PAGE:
Several European banks have been drawn into money-laundering allegations centred on dirty Russian money. Much of the information about their possible involvement was made available to media outfits by The Organised Crime and Corruption Reporting Project, or OCCRP. Investigations into the scandal are underway in the Baltic nations, the US, the UK and the Nordic countries. Below is a list of the main banks touched by the scandal. The International Monetary Fund has estimated the amount of money laundered globally per year to be 2 per cent to 5 per cent of global GDP, or as much as US$2 trillion (NZ$2.95 trillion)

- Danske Bank: Denmark's biggest bank admitted in September that much of about $230 billion that flowed through its tiny Estonian unit between 2007 and 2015 was probably suspicious in origin. The lender is being investigated by the US Department of Justice and the Securities and Exchange Commission, as well as by authorities in Denmark, Estonia, the U.K. and France.

- Swedbank: Swedish broadcaster SVT alleged that almost $6 billion in suspicious transactions flowed between Danske Bank and Swedbank in 2007-2015, linking the Swedish bank to Danske's $230 billion money-laundering scandal. The bank is being investigated by the financial supervisory authorities of Sweden and Estonia. It's also being probed by Sweden's Economic Crime Authority for allegedly breaching insider information rules.

- Nordea Bank: The biggest Nordic bank allegedly handled about 700 million euros in potentially dirty money, with funds arriving from failed Lithuanian bank Ukio Bankas and heading to shell companies in countries such as the British Virgin Islands and Panama, according to Finnish broadcaster YLE.Investor Bill Browder filed complaints with Nordic authorities in October alleging $405 million of suspicious funds flowed via the bank. Sweden decided not to investigate but Finland has yet to say if it will.


- ING Groep: The Dutch bank was aware of the potential involvement in money laundering of one of its clients at its Moscow branch, newspaper Trouw reported, with the fresh allegations coming out just months after the lender paid a US$875 million fine related to the crime. Hundreds of millions of euros passed through bank's Moscow branch as part of a money laundering scheme constructed by Troika Dialog, the newspaper said, citing OCCRP. The company in focus is Cypriot Popat Holdings, which had an account at ING's Moscow branch from 2006 until at least 2013, Trouw says. The Dutch financial crimes police declined to comment on whether it was investigating the bank.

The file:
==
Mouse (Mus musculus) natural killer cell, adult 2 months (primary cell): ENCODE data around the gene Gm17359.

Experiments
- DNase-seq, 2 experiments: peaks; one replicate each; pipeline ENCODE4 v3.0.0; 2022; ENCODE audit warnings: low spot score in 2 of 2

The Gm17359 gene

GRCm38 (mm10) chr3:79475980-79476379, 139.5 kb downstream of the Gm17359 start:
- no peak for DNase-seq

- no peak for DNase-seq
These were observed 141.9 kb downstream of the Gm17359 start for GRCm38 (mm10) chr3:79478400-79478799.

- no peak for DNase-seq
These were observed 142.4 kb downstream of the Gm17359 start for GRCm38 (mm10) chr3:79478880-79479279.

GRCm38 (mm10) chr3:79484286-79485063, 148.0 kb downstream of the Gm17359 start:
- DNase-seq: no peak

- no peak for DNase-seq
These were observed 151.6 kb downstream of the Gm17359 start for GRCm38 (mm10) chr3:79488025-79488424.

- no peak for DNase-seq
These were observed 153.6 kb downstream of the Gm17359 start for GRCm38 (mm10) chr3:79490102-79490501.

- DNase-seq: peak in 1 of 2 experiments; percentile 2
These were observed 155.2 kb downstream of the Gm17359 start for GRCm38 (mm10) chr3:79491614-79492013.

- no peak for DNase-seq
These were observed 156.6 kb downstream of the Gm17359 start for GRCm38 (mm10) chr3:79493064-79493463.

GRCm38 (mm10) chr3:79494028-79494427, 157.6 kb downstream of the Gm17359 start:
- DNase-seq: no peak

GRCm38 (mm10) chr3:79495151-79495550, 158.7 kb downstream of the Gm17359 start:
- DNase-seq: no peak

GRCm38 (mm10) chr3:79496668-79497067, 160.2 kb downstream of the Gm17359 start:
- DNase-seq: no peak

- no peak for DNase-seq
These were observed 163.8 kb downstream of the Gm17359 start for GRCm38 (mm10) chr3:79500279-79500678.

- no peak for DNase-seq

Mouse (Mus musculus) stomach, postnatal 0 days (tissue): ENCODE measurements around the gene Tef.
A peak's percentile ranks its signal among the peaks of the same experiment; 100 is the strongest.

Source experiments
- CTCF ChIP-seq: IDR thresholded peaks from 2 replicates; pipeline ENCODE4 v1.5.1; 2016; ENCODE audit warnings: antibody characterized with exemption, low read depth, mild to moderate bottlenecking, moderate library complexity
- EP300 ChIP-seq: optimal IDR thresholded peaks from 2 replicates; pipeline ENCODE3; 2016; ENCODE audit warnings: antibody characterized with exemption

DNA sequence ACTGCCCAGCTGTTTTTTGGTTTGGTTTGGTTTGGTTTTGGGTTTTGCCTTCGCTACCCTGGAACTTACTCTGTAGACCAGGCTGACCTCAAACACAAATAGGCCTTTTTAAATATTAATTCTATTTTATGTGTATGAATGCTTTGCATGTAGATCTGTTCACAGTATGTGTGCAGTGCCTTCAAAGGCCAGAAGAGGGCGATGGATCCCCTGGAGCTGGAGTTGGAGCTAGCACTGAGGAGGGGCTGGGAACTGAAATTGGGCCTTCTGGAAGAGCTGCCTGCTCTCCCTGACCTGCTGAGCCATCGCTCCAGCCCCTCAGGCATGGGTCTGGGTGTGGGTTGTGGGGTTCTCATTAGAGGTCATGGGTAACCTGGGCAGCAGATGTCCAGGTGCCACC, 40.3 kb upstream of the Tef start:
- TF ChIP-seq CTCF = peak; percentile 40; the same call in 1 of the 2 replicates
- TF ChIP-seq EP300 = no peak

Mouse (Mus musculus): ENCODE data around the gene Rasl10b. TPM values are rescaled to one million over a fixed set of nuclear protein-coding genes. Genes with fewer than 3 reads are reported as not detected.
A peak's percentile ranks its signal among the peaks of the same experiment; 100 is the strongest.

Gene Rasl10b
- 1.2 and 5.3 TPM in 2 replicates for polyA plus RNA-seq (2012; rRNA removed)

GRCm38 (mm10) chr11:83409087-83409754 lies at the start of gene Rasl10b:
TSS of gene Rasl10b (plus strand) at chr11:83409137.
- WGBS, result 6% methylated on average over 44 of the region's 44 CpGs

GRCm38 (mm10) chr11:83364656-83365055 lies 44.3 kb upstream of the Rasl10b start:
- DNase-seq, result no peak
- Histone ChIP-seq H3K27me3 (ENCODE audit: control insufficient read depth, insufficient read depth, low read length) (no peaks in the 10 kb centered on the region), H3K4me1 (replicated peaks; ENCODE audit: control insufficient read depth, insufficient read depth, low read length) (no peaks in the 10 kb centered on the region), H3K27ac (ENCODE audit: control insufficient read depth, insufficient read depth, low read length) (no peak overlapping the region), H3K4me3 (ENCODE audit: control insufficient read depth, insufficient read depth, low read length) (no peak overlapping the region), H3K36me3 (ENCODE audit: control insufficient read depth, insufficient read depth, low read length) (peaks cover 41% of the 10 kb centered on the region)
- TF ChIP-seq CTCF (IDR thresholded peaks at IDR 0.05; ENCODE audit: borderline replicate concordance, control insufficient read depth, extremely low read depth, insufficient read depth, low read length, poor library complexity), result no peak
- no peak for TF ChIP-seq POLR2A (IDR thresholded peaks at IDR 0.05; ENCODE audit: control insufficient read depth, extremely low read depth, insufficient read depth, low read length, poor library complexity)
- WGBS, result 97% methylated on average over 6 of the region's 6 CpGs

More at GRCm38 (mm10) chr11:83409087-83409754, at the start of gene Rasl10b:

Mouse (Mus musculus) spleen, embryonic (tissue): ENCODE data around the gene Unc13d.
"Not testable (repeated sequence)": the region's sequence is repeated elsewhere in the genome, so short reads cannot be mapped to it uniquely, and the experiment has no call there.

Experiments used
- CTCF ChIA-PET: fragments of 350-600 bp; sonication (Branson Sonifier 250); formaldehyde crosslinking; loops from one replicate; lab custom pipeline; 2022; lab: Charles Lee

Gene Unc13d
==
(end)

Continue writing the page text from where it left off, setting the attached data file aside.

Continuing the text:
- Credit Agricole: Between 2005 to 2012 more than 500 transfers of funds from the so-called Troika Laundromat amounting to about $150m were sent to accounts at Credit Agricole in Geneva, newspaper Tages-Anzeiger, a part of the OCCRP, reported. The newspaper said the accounts were registered under five letterbox companies, always with the same executives. Credit Agricole said its Indosuez Wealth Management unit respects rules relating to the fight against money laundering, without specifically addressing the details in the report.

- Deutsche Bank: More than US$889 million went from accounts at Deutsche Bank to those of the so-called "Troika Laundromat" between 2003 and 2017, according to German daily Süddeutsche Zeitung-part of the OCCRP journalist group. The report comes on top of regulatory scrutiny of Deutsche Bank's role as a correspondent bank in Danske Bank's money-laundering scandal and a probe by German prosecutors of its involvement in a tax-evasion scheme unmasked by the Panama Papers in 2016.

- Raiffeisen Bank International: The Austrian bank that's among the biggest foreign lenders in Russia is the main target of a filing by the Hermitage Fund, detailing US$634 million allegedly transferred to it from Lithuania's Ukio Bankas and from the Estonian unit of Danske Bank. Hermitage said the bank ignored signs that should have triggered money-laundering prevention measures. Raiffeisen has launched an internal probe, yet also points out that Hermitage has filed similar allegations before and that they were dismissed by Austrian authorities.

- ABN Amro Group: The Troika Laundromat moved about 190 million euros through a unit of the Dutch bank that became part of Royal Bank of Scotland, Dutch newspaper Trouw and magazine De Groene Amsterdammer reported. All assets, data and clients of the unit became the legal responsibility of RBS in February 2008, ABN said. The Dutch financial crimes police declined to comment on whether it was investigating the bank.

- Cooperatieve Rabobank: About 43 million euros were paid to the Rabobank account of Dutch yacht builder Heesen for construction of two boats for Russian senator Valentin Zavadnikov, according to newspaper Trouw and magazine De Groene Amsterdammer. The money came from the Troika Laundromat scheme, the media outlets said. The Dutch financial crimes police declined to comment on whether it was investigating the bank.

- Turkiye Garanti Bankasi: The Dutch unit of the Turkish bank processed 200 million euros in transactions that came from two Lithuanian banks that were at the centre of the Troika Laundromat, the Dutch media outlets reported. It wasn't immediately clear if it was being investigated.

- Bloomberg